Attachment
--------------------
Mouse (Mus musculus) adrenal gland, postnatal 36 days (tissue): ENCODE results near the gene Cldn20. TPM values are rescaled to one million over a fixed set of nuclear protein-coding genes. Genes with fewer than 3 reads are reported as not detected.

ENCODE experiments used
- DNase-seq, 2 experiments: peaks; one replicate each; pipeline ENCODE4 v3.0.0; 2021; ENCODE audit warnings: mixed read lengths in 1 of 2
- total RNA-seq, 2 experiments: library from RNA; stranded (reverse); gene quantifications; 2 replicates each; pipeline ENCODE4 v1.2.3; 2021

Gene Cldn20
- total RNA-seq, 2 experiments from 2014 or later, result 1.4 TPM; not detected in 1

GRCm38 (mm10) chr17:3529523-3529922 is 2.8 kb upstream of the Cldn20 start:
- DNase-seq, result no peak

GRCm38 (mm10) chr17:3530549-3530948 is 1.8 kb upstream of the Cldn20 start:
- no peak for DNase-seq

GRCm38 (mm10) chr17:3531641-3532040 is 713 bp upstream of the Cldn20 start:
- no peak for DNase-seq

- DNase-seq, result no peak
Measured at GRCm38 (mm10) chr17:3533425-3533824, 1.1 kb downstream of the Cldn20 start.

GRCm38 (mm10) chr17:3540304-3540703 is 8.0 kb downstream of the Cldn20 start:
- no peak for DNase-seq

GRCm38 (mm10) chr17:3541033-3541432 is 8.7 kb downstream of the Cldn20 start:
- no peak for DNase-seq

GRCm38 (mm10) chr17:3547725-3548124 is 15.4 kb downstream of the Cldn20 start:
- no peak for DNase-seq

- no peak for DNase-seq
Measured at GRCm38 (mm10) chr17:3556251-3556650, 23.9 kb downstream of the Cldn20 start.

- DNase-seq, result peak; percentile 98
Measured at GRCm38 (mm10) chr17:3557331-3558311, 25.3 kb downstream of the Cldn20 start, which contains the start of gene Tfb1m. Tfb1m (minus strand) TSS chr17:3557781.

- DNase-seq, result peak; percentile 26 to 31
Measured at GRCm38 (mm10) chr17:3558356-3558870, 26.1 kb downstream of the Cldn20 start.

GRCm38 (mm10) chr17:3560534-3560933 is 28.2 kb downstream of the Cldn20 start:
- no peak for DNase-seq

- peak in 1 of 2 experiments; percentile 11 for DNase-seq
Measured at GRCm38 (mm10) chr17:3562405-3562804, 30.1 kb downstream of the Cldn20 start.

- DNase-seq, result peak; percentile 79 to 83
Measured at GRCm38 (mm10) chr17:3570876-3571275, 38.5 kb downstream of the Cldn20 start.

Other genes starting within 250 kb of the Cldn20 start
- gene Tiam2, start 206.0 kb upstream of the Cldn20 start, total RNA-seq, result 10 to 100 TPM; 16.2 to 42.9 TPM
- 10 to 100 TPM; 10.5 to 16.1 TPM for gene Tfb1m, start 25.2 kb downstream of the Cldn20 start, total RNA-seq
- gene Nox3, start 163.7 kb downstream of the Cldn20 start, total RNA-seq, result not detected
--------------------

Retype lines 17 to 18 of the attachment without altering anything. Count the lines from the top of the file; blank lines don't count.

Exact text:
GRCm38 (mm10) chr17:3541033-3541432 is 8.7 kb downstream of the Cldn20 start:
- no peak for DNase-seq